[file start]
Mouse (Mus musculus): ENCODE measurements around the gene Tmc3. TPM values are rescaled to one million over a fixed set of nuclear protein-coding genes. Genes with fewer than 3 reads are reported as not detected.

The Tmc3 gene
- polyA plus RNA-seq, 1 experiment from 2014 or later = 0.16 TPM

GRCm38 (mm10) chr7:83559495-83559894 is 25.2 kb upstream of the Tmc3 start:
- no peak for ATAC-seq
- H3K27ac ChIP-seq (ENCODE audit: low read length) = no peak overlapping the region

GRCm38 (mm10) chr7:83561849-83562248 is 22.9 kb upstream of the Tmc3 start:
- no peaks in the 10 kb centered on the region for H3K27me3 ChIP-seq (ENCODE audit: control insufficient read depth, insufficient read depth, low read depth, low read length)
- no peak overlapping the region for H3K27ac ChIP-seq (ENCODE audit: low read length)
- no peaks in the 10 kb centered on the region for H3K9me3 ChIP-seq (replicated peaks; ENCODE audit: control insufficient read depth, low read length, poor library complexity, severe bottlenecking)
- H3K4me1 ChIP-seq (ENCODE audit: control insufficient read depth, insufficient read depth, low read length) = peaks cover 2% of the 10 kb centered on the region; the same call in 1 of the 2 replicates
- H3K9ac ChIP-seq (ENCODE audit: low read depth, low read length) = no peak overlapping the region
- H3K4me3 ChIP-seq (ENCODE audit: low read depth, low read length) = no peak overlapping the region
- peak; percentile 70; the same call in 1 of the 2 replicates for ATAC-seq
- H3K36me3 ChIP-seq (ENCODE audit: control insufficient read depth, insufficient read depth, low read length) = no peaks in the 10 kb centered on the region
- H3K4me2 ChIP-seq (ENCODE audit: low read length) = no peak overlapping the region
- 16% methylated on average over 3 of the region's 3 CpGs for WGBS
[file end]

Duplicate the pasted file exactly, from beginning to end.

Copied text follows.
Mouse (Mus musculus): ENCODE measurements around the gene Tmc3. TPM values are rescaled to one million over a fixed set of nuclear protein-coding genes. Genes with fewer than 3 reads are reported as not detected.

The Tmc3 gene
- polyA plus RNA-seq, 1 experiment from 2014 or later = 0.16 TPM

GRCm38 (mm10) chr7:83559495-83559894 is 25.2 kb upstream of the Tmc3 start:
- no peak for ATAC-seq
- H3K27ac ChIP-seq (ENCODE audit: low read length) = no peak overlapping the region

GRCm38 (mm10) chr7:83561849-83562248 is 22.9 kb upstream of the Tmc3 start:
- no peaks in the 10 kb centered on the region for H3K27me3 ChIP-seq (ENCODE audit: control insufficient read depth, insufficient read depth, low read depth, low read length)
- no peak overlapping the region for H3K27ac ChIP-seq (ENCODE audit: low read length)
- no peaks in the 10 kb centered on the region for H3K9me3 ChIP-seq (replicated peaks; ENCODE audit: control insufficient read depth, low read length, poor library complexity, severe bottlenecking)
- H3K4me1 ChIP-seq (ENCODE audit: control insufficient read depth, insufficient read depth, low read length) = peaks cover 2% of the 10 kb centered on the region; the same call in 1 of the 2 replicates
- H3K9ac ChIP-seq (ENCODE audit: low read depth, low read length) = no peak overlapping the region
- H3K4me3 ChIP-seq (ENCODE audit: low read depth, low read length) = no peak overlapping the region
- peak; percentile 70; the same call in 1 of the 2 replicates for ATAC-seq
- H3K36me3 ChIP-seq (ENCODE audit: control insufficient read depth, insufficient read depth, low read length) = no peaks in the 10 kb centered on the region
- H3K4me2 ChIP-seq (ENCODE audit: low read length) = no peak overlapping the region
- 16% methylated on average over 3 of the region's 3 CpGs for WGBS